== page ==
Chaucer's Contemporary Reputation

By the 1380s, Chaucer was widely acclaimed for his poetry; his fame had reached France, where the poet Eustache Deschamps learned of his works; he sent some of his poems to Chaucer, whom he praises as a "great translator" as well as "the Ovid of the English tongue." His younger English contemporary, Thomas Usk, emphasizes the philosophical side of Chaucer's Troilus (his mention of it helps to date that poem, since Usk was beheaded in 1388). Chaucer's friend, John Gower, praises Chaucer as a poet of love, and has Venus tell him it is time to make his own "testament of love." (What this means is not clear; the Confessio amantis, in which the passage quoted below appears, is a collection of stories – does Gower mean for Chaucer to get on with The Canterbury Tales? – but it is also a serious meditation of society and life – does Gower mean that Chaucer should leave the frivolity of his earlier work and emulate Gower's moral earnestness?).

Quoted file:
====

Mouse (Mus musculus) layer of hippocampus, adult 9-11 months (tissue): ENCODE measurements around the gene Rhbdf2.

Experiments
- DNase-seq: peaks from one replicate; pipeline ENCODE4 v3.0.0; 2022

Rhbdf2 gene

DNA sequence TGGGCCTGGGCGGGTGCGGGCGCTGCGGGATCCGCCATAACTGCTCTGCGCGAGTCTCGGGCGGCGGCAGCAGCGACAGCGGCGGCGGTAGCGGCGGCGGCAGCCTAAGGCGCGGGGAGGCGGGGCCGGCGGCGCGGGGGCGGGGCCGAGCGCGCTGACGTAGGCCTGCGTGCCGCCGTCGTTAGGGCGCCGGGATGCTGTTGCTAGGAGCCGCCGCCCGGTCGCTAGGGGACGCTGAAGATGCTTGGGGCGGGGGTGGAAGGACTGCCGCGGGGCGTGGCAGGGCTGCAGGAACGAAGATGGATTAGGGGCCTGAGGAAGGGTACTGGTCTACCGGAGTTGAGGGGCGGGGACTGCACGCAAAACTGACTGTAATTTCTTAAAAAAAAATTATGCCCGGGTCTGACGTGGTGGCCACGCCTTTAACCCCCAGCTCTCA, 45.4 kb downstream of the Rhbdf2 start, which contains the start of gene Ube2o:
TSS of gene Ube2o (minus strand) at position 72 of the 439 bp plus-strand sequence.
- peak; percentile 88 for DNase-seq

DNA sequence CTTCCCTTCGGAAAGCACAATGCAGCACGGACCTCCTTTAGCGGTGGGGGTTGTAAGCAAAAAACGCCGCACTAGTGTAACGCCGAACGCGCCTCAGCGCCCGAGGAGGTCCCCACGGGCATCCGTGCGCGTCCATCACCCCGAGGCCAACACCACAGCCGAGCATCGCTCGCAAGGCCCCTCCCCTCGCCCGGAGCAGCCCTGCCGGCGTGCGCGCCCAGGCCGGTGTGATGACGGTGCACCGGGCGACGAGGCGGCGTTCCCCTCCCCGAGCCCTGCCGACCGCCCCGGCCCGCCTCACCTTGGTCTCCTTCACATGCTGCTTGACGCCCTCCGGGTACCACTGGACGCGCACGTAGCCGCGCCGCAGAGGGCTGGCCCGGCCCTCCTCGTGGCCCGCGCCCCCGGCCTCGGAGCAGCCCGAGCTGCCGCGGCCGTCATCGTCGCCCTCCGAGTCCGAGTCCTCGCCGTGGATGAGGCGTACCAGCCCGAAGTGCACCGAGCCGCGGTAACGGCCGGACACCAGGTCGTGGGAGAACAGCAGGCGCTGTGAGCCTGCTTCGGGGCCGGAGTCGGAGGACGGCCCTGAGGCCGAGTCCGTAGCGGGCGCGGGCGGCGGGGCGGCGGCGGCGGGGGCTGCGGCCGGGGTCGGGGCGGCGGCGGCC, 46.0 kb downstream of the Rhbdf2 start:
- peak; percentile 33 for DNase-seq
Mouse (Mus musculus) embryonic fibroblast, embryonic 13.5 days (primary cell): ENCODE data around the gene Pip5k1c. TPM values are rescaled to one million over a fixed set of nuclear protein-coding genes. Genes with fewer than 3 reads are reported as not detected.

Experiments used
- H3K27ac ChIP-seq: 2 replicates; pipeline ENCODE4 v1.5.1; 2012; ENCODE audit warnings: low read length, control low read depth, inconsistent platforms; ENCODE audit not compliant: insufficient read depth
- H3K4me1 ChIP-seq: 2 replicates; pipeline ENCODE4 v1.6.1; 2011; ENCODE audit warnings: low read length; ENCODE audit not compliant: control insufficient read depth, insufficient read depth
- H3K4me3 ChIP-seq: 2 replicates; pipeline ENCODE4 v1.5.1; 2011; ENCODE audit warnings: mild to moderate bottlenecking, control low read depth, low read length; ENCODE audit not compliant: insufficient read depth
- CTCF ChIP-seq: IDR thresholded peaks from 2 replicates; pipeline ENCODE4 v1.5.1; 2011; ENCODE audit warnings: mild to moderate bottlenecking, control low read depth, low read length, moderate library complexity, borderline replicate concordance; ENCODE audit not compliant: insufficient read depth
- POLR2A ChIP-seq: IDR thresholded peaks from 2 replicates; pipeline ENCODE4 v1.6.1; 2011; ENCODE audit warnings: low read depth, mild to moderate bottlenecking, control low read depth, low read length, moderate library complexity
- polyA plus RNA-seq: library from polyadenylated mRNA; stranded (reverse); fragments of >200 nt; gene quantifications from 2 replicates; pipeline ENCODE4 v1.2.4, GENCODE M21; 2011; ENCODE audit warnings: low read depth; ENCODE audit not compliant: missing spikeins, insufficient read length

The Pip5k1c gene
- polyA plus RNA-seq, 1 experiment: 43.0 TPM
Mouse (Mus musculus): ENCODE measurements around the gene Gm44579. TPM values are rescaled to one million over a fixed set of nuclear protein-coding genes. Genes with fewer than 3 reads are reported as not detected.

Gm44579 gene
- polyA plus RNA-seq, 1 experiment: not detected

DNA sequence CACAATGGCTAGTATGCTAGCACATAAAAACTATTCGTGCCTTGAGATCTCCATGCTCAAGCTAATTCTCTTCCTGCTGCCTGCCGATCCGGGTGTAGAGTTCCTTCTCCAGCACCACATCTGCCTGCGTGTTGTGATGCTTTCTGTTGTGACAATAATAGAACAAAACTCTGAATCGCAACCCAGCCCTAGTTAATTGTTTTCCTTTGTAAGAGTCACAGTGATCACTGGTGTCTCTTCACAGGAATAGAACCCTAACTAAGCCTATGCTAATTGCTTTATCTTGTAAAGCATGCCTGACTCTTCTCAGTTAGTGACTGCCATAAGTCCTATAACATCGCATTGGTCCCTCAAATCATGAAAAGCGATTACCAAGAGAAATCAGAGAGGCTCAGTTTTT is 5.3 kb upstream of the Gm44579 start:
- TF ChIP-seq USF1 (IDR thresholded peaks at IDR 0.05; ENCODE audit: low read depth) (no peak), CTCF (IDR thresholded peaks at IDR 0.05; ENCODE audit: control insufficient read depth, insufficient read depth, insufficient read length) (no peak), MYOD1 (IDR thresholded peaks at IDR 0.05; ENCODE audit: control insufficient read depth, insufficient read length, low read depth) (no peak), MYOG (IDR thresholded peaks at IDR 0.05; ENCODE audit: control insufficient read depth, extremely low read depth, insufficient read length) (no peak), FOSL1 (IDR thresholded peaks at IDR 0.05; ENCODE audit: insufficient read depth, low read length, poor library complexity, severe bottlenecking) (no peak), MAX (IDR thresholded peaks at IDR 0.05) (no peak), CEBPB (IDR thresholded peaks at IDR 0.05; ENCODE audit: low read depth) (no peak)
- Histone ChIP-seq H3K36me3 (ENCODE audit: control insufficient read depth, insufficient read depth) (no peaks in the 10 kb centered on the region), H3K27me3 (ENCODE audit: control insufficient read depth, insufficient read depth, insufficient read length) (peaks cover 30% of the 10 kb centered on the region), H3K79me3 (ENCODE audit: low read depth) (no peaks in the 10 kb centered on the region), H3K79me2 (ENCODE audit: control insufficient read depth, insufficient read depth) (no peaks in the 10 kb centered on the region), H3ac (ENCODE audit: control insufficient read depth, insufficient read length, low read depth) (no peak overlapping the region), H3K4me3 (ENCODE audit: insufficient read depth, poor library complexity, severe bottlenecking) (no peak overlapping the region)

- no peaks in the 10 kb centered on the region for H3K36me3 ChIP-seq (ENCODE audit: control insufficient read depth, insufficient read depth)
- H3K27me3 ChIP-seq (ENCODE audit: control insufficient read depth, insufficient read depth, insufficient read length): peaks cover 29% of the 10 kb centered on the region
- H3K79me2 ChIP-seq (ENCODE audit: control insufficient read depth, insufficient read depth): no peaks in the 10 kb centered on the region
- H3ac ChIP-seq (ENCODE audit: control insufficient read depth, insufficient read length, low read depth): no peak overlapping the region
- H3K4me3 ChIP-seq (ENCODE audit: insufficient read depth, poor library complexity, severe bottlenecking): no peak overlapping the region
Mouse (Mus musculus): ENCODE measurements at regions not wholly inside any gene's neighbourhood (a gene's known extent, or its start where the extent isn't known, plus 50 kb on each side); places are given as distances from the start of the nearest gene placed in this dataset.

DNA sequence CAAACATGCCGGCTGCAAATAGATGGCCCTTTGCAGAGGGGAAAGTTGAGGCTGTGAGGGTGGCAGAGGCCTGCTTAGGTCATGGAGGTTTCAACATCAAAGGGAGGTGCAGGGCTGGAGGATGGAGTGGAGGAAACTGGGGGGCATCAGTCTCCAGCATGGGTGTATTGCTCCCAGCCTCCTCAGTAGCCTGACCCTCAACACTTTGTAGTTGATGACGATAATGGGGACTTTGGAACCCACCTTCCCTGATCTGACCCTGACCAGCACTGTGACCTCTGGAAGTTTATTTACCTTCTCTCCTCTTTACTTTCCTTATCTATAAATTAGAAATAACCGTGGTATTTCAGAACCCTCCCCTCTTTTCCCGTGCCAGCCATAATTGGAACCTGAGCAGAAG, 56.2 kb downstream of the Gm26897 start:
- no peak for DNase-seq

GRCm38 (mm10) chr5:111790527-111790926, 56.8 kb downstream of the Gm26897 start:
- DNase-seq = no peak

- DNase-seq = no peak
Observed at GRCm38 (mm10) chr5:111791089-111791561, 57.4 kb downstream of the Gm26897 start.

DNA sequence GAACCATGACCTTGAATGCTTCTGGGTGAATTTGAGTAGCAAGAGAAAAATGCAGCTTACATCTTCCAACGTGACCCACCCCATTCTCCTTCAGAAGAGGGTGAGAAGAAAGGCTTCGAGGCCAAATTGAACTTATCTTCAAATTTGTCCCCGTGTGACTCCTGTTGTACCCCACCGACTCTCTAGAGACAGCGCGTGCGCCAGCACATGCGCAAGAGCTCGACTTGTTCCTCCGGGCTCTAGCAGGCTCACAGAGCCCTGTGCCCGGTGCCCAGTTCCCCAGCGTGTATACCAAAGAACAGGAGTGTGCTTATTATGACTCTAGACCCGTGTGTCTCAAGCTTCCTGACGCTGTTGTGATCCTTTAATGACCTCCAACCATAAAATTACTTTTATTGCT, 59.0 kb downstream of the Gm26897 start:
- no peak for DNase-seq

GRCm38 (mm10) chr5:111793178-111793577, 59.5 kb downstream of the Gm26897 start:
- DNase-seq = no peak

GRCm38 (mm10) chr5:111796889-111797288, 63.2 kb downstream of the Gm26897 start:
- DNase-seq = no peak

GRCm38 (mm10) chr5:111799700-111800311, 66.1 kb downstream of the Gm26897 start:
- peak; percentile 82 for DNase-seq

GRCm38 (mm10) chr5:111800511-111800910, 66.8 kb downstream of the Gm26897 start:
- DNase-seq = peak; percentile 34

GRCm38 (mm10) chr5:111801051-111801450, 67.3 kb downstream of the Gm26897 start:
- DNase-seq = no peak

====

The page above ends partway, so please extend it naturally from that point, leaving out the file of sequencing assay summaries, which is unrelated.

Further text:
Both Hoccleve and Lydgate praise Chaucer for his style, as a "flower of eloquence." This is the theme of most praise for Chaucer in the fifteenth century; see Derek Brewer, Chaucer: The Critical Heritage. London. 1978 [PR 1924.C24], and Caroline F.E, Spurgeon, Five Hundred Years of Chaucer Allusion, 1357-1900. Cambridge. 1925. 7 vols. [Widener 12422.67.25].

Eustache Deschamps (1340?-1410?), a Ballade sent to Chaucer (1385):

O Socratès plains de philosophie,
Seneque en meurs, Auglius en pratique,
Ovides grans en ta poëtrie,
Briés en parler, saiges en rethorique ...
Grant translateur, noble Geoffrey Chaucier.

O Socrates, filled with philosophy,
Seneca in morals, Aulus Gellius in practice,
Great Ovid of your poetry,
Brief in speech, wise in rhetoric,
Most high eagle, who by your science
Enlumined the realm of Æneas.
The Isle of giants, of Brut, who has
Sown the flowers and planted the rose bower
For those ignorant of French,
Great translator, noble Geoffrey Chaucer.

You are the god of earthly love in Albion,
And of the Rose – in the Angelic land,
Which, from the Saxoness Angelica, has flourished